Day support programs are set up to meet the specific needs of the attendees. Attendance in a day support program is determined by the person’s primary diagnosis. For example, if the day support program is set up to provide services to people with intellectual disabilities, then the person interested in attending must have a primary diagnosis of an intellectual disability. If the day support program is set up to provide support to people with behavioral health disabilities, then they must have a primary diagnosis that falls within that category such as depression, schizophrenia, or other behavioral health disabilities.
Day support programs provide individualized services to the attendees based on their individualized needs. This is done by meeting with the attendee and their service team. The service team includes the day support staff, the case coordinator, and any other person that the attendee invites to help plan their services. The plans are person centered and are directed by the person who is receiving the supports. Each plan is good for one year and during that year there are specific desired outcomes that are worked towards within the day support program. These desired outcomes, or short-term goals, can include learning how to cook simple meals, finding a job, or improving social skills.
Not every day support program is exactly the same. How a day support program is managed depends on the needs of the population it serves as well as the community where it is based. Each community within the state of Virginia has a community service board. There are currently 40 community services boards in the state of Virginia. Some community service boards, also known as CSBs, provide services to a group of counties, while others only provide service to one. The Rappahannock-Rapidan Community Service Board and Area Agency on Aging provides services to five local counties; Madison, Orange, Culpeper, Fauquier, and Rappahannock. The area it serves is so large that there are two day support programs that serve people with intellectual disabilities and one day program that provides service to people with behavioral health disabilities. Each of these programs has a program manager and day support staff that provides supports to the attendees.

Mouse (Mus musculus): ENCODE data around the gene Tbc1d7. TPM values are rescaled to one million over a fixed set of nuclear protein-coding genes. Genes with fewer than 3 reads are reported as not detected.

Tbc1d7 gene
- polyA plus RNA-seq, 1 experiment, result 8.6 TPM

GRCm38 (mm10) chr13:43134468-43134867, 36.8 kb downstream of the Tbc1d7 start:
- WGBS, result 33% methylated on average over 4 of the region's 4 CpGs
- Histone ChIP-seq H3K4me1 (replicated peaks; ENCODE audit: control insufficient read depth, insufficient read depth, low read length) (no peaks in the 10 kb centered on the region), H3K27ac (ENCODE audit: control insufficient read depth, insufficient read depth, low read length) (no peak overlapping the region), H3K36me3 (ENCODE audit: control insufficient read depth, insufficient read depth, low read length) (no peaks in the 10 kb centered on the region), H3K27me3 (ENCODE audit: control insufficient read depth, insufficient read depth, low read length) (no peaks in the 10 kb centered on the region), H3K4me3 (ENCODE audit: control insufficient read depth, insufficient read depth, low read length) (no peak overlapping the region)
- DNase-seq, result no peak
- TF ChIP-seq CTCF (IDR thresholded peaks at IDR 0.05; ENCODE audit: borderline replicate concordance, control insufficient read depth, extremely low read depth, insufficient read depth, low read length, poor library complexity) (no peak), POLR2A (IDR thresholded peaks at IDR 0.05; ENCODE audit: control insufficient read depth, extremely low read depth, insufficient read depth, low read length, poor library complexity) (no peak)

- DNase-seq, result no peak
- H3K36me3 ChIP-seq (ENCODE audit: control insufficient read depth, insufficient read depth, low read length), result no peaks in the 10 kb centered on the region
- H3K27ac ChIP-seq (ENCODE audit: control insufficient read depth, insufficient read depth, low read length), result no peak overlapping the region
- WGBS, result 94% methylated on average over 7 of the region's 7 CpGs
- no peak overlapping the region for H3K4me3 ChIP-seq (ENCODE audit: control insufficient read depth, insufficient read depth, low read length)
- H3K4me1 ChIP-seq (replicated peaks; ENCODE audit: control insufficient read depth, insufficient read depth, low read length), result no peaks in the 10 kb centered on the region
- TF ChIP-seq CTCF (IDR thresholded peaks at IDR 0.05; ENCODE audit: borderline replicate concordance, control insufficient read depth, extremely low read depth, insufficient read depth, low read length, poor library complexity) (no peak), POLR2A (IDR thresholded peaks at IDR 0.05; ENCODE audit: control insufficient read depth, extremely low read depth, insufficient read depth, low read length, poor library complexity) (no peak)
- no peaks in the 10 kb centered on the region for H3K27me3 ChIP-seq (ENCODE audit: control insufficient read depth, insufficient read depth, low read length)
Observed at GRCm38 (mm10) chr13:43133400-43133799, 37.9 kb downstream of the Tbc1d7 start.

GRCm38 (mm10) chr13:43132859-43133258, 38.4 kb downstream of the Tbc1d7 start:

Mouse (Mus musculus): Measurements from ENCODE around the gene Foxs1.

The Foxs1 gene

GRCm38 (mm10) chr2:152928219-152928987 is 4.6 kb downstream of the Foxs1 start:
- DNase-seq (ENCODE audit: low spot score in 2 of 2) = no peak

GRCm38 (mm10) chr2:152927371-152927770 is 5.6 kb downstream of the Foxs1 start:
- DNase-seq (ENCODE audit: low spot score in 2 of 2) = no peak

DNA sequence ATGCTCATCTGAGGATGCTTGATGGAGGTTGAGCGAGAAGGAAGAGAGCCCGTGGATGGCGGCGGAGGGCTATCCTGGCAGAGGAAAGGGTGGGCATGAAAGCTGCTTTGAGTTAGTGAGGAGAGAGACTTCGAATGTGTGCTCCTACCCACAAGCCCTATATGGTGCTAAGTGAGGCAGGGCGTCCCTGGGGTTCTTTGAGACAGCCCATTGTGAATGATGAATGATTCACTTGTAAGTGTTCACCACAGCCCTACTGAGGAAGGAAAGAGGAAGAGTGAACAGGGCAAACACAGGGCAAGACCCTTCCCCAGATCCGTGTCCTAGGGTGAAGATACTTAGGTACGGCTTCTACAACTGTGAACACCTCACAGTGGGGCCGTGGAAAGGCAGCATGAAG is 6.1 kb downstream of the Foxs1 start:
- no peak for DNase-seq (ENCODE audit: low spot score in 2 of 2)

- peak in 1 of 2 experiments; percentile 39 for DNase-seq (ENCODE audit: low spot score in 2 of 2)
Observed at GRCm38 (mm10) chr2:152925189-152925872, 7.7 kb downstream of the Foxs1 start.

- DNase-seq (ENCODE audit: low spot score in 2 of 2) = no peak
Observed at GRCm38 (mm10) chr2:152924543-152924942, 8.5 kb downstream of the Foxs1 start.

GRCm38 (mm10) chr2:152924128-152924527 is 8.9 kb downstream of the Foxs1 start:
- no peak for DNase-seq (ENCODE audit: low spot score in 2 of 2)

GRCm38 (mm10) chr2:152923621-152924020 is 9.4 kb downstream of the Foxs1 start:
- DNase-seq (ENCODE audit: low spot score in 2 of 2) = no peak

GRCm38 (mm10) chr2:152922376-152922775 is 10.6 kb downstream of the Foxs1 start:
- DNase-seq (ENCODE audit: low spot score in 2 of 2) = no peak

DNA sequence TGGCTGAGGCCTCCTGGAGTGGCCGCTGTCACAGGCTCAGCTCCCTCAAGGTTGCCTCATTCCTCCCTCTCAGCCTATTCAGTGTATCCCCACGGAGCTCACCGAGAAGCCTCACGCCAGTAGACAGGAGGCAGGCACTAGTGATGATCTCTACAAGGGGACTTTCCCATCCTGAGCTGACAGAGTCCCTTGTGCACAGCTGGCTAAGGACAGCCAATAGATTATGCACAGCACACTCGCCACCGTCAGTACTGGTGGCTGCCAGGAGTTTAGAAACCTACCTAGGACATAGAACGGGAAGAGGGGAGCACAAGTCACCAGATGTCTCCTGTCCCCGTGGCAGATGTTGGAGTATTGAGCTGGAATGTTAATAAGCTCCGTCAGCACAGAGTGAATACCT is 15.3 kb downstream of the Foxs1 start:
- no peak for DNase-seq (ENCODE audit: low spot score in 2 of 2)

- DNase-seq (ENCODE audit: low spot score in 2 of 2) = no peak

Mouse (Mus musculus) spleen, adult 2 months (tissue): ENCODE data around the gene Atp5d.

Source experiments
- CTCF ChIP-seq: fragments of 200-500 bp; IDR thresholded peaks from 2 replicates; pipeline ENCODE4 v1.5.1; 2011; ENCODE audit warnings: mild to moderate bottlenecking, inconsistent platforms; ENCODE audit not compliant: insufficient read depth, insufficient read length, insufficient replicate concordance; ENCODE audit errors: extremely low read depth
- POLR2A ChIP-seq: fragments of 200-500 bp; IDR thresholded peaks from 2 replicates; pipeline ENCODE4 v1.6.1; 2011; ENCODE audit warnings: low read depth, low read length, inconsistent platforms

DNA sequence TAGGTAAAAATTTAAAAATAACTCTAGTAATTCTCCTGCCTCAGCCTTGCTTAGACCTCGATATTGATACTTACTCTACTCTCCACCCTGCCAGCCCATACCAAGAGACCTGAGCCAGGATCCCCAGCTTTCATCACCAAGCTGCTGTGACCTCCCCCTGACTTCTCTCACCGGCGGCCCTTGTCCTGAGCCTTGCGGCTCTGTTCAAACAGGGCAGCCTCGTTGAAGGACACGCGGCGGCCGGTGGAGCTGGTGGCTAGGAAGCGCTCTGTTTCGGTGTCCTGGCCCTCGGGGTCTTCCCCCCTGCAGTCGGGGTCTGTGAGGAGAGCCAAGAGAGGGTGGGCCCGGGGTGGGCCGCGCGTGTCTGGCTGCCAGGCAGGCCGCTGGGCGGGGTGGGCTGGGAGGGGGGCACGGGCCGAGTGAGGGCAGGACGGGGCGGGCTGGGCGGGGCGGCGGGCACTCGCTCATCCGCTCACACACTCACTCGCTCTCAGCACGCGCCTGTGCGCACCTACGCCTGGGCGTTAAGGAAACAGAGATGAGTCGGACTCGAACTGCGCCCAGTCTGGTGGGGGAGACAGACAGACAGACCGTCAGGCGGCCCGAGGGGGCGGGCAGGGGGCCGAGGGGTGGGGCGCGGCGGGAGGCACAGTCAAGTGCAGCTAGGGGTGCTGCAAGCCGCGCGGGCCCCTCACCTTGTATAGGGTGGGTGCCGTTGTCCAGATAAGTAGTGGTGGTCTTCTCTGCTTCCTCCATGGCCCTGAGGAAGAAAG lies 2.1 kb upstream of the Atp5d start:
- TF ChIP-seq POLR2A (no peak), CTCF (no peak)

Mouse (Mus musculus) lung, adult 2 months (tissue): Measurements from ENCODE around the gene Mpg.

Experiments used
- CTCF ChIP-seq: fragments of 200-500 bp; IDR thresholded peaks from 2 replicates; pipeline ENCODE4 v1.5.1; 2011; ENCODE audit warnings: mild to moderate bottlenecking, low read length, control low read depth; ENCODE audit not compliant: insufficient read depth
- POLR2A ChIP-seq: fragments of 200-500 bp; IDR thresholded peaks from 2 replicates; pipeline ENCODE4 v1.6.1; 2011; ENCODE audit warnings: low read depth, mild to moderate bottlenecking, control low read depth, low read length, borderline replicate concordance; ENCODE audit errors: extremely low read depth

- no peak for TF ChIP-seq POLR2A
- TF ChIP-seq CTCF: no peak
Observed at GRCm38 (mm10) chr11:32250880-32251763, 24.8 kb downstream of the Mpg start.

There is much to do at a day support program. A person who is interested in learning work skills may become involved in prevocational activities or in a supported employment work opportunity. Another person may enjoy doing arts and crafts or painting so they may join in an art class that takes place at the program. Other activities or learning opportunities that may be offered at a day support program include cooking classes, empowerment groups, money skills workshops, or computer skills workshops.
There are specific steps that every person who is interested in receiving day support services must take. First, if they are not already working with a case coordinator with their local CSB, they need to contact their CSB for an intake meeting. Once they are connected with a case coordinator, they can begin exploring the day support programs and services available to them. Then, after they have chosen the day support program that they wish to attend, an intake meeting is scheduled for the program and an initial service plan is developed. Attendance to the program usually begins within two weeks of the program intake meeting. All in all, the process can take up to 6 weeks depending on the need of the individual.
*For more information on how to attend a day support program in you region, contact you local community service board.